Because most butterflies only live for a couple of weeks, new butterflies arrive directly from Africa, Central America, South America, Asia, and North America constantly! The entomologists at the Butterflies, Bugs & Birds Exhibit receive 800-1,200 butterfly pupae each week! At any one time, there are 40-50 different species of butterflies flying in the habitat. The Exhibition Center receives 150 different species, so each time you visit, you will see new and exciting butterfly species!
You can follow trains of iridescent blue morpho butterflies as they chase one another around the exhibit! If you look closely in the darker corners of the exhibit, you might find tiny, transparent glass wing butterflies from South and Central America, which prefer the relative safety of the dark undergrowth of tropical rainforests. You can even marvel at the world’s largest moth, the atlas moth, which rests proudly in the garden’s trees and shrubs, showing off its mammoth 12 inch wingspan!
The Butterfly exhibit also features a butterfly laboratory and an emergence chamber where you can watch as hundreds of butterflies emerge from their chrysalises each day! If you are lucky, you will visit on a day when they receive butterfly pupae .
Please join us in this year-round exhibit, the only one of its kind on Long Island, and in New York!
Basic info: Butterflies and moths are types of insects with tiny, microscopic scales covering their wings and the surface of their body! There are over 180,000 known species of these animals and they can be found on every continent except Antarctica. In general, an adult butterfly only lives for a few weeks. Although they can live for very much longer as an egg, caterpillar (larva), or chrysalis (pupa), sometimes several years.
Butterflies versus moths: In general, there really are very few differences between butterflies and moths and the true distinctions between the two groups really involve minute differences in wing and body structure. However, butterflies do tend to have clubbed antennae, while moths have hairlike, comblike, or feathery antennae. Out of the 180,000 different species of butterflies and moths, there are only about 20,000 species of butterflies; the rest are moths!
Complete metamorphosis: All butterflies and moths start life as an egg and hatch into a caterpillar or larva, which will eventually turn into a pupa. Some butterflies and moths will spin a silk cocoon around their pupa. While others have developed many features on the surface of their pupae, which allow them to either blend in with their environment or inform predators that they are toxic; these are called chrysalises.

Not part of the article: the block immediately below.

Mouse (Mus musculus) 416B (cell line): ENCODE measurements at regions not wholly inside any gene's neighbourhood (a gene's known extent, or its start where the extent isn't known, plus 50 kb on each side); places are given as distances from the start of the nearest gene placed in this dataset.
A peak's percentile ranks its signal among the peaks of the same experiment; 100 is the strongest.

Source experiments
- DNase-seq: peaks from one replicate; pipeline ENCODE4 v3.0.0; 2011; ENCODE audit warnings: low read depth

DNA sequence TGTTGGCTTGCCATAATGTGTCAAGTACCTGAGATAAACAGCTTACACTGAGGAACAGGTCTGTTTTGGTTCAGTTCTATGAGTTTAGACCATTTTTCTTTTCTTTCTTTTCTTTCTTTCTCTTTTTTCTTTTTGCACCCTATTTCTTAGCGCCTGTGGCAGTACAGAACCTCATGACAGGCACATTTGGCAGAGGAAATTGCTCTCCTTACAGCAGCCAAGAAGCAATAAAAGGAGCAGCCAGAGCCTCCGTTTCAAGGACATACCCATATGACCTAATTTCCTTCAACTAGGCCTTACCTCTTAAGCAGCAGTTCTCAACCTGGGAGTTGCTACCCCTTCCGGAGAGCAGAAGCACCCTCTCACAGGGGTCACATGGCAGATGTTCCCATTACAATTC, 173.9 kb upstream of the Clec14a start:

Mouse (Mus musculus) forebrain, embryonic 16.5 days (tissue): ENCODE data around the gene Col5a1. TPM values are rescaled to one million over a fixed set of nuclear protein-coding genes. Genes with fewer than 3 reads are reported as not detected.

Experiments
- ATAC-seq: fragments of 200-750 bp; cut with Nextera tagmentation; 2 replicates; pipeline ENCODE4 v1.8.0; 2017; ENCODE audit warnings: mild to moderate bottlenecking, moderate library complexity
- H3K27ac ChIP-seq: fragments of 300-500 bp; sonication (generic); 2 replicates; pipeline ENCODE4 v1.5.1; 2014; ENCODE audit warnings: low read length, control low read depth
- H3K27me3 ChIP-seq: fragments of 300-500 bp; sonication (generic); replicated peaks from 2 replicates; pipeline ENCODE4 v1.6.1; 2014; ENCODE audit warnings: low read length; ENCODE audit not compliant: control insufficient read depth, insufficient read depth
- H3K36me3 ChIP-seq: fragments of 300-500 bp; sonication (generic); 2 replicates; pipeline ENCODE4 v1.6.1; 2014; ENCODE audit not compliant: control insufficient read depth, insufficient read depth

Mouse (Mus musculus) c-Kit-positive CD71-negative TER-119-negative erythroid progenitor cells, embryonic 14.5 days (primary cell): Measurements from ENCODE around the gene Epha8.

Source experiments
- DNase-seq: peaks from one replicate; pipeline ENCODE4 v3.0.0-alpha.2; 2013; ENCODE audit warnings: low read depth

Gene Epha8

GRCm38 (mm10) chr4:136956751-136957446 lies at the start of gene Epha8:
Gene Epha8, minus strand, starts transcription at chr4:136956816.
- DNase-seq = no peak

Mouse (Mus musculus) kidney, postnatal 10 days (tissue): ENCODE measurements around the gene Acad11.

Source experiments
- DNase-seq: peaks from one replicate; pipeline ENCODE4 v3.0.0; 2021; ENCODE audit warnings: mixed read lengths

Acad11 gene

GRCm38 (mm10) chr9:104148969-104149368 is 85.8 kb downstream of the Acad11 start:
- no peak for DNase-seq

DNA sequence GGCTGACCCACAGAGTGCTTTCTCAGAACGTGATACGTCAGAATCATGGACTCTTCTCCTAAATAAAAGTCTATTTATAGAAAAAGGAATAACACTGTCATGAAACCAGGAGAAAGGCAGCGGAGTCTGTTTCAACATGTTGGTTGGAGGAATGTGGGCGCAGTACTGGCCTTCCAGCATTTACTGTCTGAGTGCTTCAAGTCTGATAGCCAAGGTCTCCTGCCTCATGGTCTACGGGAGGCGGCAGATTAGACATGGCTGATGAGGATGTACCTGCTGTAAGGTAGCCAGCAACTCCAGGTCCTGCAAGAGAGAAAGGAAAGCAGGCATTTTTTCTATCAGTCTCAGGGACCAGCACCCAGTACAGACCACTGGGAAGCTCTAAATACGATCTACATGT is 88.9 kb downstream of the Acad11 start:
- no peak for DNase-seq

The Bird Habitat is closed. Stay tuned for something new coming soon!
With more than 200 species found worldwide, jellyfish, or sea jellies, are one of the world’s most common sea creatures. They range in size from just under an inch to giants with tentacles measuring over 100 feet.
Sea jellies consist of a gelatinous bell and trailing tentacles. They lack a centralized nervous system, heart, bones, and gills. They do have a simple nervous system, sometimes referred to as a “nerve net,” and their body walls are thin enough to allow oxygen to pass directly from the water to their internal organs.
Though they may look rather harmless, jellyfish have special defensive cells, called nematocysts. Used only once and then replaced, nematocysts help them capture prey and defend themselves.
For such a common fish, the flounder (Pleuronectes americanus) can be surprisingly difficult to find. Its flat body and ability to change color makes it hard to spot on the ocean floor – the better to fool unsuspecting prey and hide from predators. Come try it out at our flounder find.
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It’s positively shocking: An electric eel (Electrophorus electricus) can produce an electric charge of up to about 600 volts – five times the voltage of a wall socket, and strong enough to injure a human.
Located in the tail, the eel’s electric organs serve several uses. Low-intensity impulses help eels communicate and navigate, while high-intensity charges stun or kill prey, and provide defense.
The Clownfish and Anemone are truly best buddies, maintaining a relationship that benefits one another.
The Clownfish picks debris and parasites off of the Anemone and chases off predators, such as Butterflyfish, which are immune to the stings of the Anemone. The stinging tentacles of the Anemone provide protection for the Clownfish. The Clownfish develops immunity to the Anemone’s venom after repeated exposure.
Clownfish and Anemones are best buddies; they are made for one another!